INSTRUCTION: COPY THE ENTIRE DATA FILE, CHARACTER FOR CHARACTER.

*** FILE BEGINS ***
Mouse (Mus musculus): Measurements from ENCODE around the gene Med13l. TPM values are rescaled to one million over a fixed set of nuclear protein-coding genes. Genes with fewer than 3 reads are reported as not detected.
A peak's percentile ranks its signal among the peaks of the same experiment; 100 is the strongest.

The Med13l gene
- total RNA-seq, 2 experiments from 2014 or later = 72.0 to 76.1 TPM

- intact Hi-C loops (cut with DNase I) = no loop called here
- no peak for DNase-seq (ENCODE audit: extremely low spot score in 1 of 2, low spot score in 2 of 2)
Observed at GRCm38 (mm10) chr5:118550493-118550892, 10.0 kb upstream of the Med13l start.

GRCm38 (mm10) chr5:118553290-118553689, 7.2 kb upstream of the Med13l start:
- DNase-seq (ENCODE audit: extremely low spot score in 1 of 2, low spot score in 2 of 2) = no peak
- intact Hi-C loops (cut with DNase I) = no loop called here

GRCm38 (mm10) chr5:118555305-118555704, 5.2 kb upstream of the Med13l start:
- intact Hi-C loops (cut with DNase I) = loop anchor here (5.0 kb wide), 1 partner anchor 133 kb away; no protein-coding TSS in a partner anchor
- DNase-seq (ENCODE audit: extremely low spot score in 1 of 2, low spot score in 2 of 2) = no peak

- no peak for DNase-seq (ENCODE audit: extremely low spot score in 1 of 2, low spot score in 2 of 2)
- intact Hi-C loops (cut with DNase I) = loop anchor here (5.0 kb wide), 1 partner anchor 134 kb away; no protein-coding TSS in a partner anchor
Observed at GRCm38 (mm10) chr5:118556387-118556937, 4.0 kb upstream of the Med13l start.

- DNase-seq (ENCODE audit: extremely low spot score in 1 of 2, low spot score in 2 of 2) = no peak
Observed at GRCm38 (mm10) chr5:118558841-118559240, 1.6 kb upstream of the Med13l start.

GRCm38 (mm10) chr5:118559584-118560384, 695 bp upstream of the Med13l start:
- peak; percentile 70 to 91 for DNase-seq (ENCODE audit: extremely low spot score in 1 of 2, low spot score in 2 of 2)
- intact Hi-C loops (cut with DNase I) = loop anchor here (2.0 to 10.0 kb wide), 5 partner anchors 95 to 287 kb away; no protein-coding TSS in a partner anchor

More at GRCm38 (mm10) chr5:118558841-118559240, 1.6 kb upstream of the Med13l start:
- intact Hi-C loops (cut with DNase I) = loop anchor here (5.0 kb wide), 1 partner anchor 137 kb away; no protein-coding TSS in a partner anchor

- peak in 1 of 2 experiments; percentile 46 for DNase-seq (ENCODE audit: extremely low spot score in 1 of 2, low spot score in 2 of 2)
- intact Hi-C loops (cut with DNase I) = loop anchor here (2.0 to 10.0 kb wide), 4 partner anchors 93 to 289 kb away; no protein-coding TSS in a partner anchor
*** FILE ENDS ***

Mouse (Mus musculus): Measurements from ENCODE around the gene Med13l. TPM values are rescaled to one million over a fixed set of nuclear protein-coding genes. Genes with fewer than 3 reads are reported as not detected.
A peak's percentile ranks its signal among the peaks of the same experiment; 100 is the strongest.

The Med13l gene
- total RNA-seq, 2 experiments from 2014 or later = 72.0 to 76.1 TPM

- intact Hi-C loops (cut with DNase I) = no loop called here
- no peak for DNase-seq (ENCODE audit: extremely low spot score in 1 of 2, low spot score in 2 of 2)
Observed at GRCm38 (mm10) chr5:118550493-118550892, 10.0 kb upstream of the Med13l start.

GRCm38 (mm10) chr5:118553290-118553689, 7.2 kb upstream of the Med13l start:
- DNase-seq (ENCODE audit: extremely low spot score in 1 of 2, low spot score in 2 of 2) = no peak
- intact Hi-C loops (cut with DNase I) = no loop called here

GRCm38 (mm10) chr5:118555305-118555704, 5.2 kb upstream of the Med13l start:
- intact Hi-C loops (cut with DNase I) = loop anchor here (5.0 kb wide), 1 partner anchor 133 kb away; no protein-coding TSS in a partner anchor
- DNase-seq (ENCODE audit: extremely low spot score in 1 of 2, low spot score in 2 of 2) = no peak

- no peak for DNase-seq (ENCODE audit: extremely low spot score in 1 of 2, low spot score in 2 of 2)
- intact Hi-C loops (cut with DNase I) = loop anchor here (5.0 kb wide), 1 partner anchor 134 kb away; no protein-coding TSS in a partner anchor
Observed at GRCm38 (mm10) chr5:118556387-118556937, 4.0 kb upstream of the Med13l start.

- DNase-seq (ENCODE audit: extremely low spot score in 1 of 2, low spot score in 2 of 2) = no peak
Observed at GRCm38 (mm10) chr5:118558841-118559240, 1.6 kb upstream of the Med13l start.

GRCm38 (mm10) chr5:118559584-118560384, 695 bp upstream of the Med13l start:
- peak; percentile 70 to 91 for DNase-seq (ENCODE audit: extremely low spot score in 1 of 2, low spot score in 2 of 2)
- intact Hi-C loops (cut with DNase I) = loop anchor here (2.0 to 10.0 kb wide), 5 partner anchors 95 to 287 kb away; no protein-coding TSS in a partner anchor

More at GRCm38 (mm10) chr5:118558841-118559240, 1.6 kb upstream of the Med13l start:
- intact Hi-C loops (cut with DNase I) = loop anchor here (5.0 kb wide), 1 partner anchor 137 kb away; no protein-coding TSS in a partner anchor

- peak in 1 of 2 experiments; percentile 46 for DNase-seq (ENCODE audit: extremely low spot score in 1 of 2, low spot score in 2 of 2)
- intact Hi-C loops (cut with DNase I) = loop anchor here (2.0 to 10.0 kb wide), 4 partner anchors 93 to 289 kb away; no protein-coding TSS in a partner anchor